fig6
Figure 6: BrdU labeled MSCs were shown to infiltrate the meibomian glands and conjunctival epithelium. (a) Meibomian gland infiltration of BrdU labeled MSCs. Cells with BrdU+ stained nucleus (red arrows). Spread of BrdU stained areas to the cytoplasm of some cells (yellow arrow). (b) BrdU+ cells in the conjunctival epithelium (red arrow) (Leica HMLB45: Germany, 2000; magnification: ×400).

4. Discussion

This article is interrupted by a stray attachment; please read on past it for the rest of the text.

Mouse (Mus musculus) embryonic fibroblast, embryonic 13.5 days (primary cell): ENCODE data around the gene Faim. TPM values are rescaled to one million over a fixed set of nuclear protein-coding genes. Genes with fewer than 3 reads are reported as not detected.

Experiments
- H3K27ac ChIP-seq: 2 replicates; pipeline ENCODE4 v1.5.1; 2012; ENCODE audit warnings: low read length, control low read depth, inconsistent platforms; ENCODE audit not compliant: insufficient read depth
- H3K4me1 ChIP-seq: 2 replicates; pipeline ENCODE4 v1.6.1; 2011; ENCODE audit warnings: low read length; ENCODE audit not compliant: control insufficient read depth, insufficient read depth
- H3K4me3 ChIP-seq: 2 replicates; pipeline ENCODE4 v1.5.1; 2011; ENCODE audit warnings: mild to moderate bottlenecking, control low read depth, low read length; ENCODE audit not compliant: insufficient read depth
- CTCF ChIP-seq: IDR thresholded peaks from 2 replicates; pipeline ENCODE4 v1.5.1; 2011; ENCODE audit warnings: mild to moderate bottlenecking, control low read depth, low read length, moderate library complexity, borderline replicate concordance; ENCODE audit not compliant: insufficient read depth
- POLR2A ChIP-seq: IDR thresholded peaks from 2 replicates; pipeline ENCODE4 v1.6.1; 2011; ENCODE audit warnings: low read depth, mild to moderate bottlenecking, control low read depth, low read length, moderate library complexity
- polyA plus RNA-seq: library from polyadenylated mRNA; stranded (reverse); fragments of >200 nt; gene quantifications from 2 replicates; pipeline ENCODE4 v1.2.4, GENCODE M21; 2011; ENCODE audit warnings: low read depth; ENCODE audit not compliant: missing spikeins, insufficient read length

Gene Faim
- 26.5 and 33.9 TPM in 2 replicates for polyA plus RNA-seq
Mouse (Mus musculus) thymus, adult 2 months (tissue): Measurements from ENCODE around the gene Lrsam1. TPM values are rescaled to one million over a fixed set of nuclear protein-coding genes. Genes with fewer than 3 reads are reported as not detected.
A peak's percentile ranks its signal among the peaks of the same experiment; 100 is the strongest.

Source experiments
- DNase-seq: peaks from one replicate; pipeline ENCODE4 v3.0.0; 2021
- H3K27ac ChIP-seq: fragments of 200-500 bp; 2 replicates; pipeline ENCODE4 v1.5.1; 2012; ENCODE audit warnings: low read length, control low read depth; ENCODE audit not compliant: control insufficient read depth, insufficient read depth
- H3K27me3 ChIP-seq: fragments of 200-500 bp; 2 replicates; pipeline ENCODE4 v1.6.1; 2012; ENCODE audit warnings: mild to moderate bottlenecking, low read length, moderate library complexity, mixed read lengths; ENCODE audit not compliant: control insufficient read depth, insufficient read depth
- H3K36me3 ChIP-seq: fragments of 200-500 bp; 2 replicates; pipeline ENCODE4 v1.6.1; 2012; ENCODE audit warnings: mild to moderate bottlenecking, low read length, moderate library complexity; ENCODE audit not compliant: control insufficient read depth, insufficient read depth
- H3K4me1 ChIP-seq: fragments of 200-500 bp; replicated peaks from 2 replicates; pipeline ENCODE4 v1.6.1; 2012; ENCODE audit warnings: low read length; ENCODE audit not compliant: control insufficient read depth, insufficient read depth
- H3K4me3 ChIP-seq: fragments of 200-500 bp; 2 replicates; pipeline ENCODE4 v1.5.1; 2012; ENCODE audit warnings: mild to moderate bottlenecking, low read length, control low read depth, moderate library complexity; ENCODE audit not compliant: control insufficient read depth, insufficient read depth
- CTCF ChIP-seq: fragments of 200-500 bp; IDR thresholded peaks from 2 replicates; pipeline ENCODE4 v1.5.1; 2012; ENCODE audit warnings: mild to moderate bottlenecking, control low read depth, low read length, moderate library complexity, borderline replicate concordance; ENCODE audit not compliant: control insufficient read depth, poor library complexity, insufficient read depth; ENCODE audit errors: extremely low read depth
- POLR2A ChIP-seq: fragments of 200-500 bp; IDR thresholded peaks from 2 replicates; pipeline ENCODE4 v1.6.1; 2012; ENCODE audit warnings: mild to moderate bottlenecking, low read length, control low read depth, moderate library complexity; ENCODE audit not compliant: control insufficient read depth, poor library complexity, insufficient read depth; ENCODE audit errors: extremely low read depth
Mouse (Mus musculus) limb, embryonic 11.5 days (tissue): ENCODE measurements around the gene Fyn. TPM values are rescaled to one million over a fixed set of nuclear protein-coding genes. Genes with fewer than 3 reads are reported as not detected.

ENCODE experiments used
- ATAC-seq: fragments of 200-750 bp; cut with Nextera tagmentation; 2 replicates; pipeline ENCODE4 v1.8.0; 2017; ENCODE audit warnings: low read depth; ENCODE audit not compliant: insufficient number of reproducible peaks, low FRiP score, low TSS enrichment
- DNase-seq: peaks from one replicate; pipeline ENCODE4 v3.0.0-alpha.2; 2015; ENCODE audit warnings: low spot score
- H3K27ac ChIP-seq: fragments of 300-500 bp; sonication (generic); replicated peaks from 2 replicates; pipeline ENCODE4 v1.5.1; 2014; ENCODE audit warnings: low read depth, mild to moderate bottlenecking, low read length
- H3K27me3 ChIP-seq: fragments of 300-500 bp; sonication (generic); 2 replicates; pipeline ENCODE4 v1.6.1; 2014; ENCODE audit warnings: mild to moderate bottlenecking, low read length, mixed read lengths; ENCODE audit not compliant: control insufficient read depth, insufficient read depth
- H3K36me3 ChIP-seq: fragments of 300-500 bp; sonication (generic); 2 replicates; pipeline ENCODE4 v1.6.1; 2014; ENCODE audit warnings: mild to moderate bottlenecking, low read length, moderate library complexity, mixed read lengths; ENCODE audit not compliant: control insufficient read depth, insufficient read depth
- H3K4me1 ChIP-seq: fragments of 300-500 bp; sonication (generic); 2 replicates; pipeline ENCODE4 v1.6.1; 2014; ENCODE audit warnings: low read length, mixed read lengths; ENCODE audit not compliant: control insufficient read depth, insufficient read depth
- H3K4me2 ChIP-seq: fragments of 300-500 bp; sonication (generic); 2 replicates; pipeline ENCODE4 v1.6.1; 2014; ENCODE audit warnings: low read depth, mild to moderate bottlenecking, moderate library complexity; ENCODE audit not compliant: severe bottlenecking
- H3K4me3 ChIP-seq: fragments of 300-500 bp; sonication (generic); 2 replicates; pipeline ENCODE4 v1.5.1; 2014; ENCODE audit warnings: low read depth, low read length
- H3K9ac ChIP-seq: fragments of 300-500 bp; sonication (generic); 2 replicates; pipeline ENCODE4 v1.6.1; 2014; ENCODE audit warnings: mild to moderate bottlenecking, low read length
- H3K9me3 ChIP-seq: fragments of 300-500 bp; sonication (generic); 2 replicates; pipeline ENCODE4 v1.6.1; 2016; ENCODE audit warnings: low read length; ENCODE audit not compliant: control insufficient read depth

The current study shows that topical administration of MSCs could be effective for the treatment of inflammatory type of DES. To the best of our knowledge, this is the first study that evaluated the effect of topical application of MSCs on DES in rats and also showed engraftment of topically applied MSCs into conjunctival epithelium. Inflammation is known to play a major role in any type of DES and perpetuates DES symptoms [2]. In this study, we used BAC induced DES model since it provides a good animal model for inflammatory DES commonly observed in clinics [9, 17, 18] and studied anti-inflammatory effects of topically applied MSCs on this type of DES. MSCs have been shown to have anti-inflammatory effects and have been successfully used to treat a variety of diseases because of their wide ranging differentiation potential, anti-inflammatory, and immunomodulatory effects [19, 20]. Recently, a number of studies have been performed to show anti-inflammatory effect of MSCs on corneal injuries. Ma et al. expanded MSCs on denuded human amniotic membrane and transplanted them onto chemically burned rat corneas. Four weeks after transplantation, they showed that MSCs successfully reconstructed damaged rat corneas and decreased inflammation factors matrix metalloproteinase-2, interleukin-2, and CD45 [21]. This study showed that topically transplanted MSCs on amniotic membrane could ameliorate inflammation and repair corneal injury by their anti-inflammatory effects [21]. In another study, anti-inflammatory effects of subconjunctivally administered MSCs on chemically burned cornea have been researched and it was shown that subconjunctivally administered MSCs decrease CD 68+ macrophage cell infiltration and downregulate mRNA expression levels of macrophage inflammatory protein-1 (MIP-1α), tumor necrosis factor-alpha (TNF-α), and vascular endothelial growth factor (VEGF) levels and they speculated that decreased macrophage infiltration was due to decreased expression levels of MIP-1α [19, 22]. In our study, after one-week topical application of MSC, decreased leukocyte infiltration was observed in cornea and conjunctiva of rats and no prominent inflammatory signs have been observed with histological and ultrastructural analysis. Microvillus structures were preserved at apical portions of the corneal epithelium of MSCs-treated rats and there was no prominent sign of cellular injury at cornea of these rats. These findings demonstrated that topical application of MSCs could decrease inflammation by their anti-inflammatory effects in a BAC induced DES model in rats.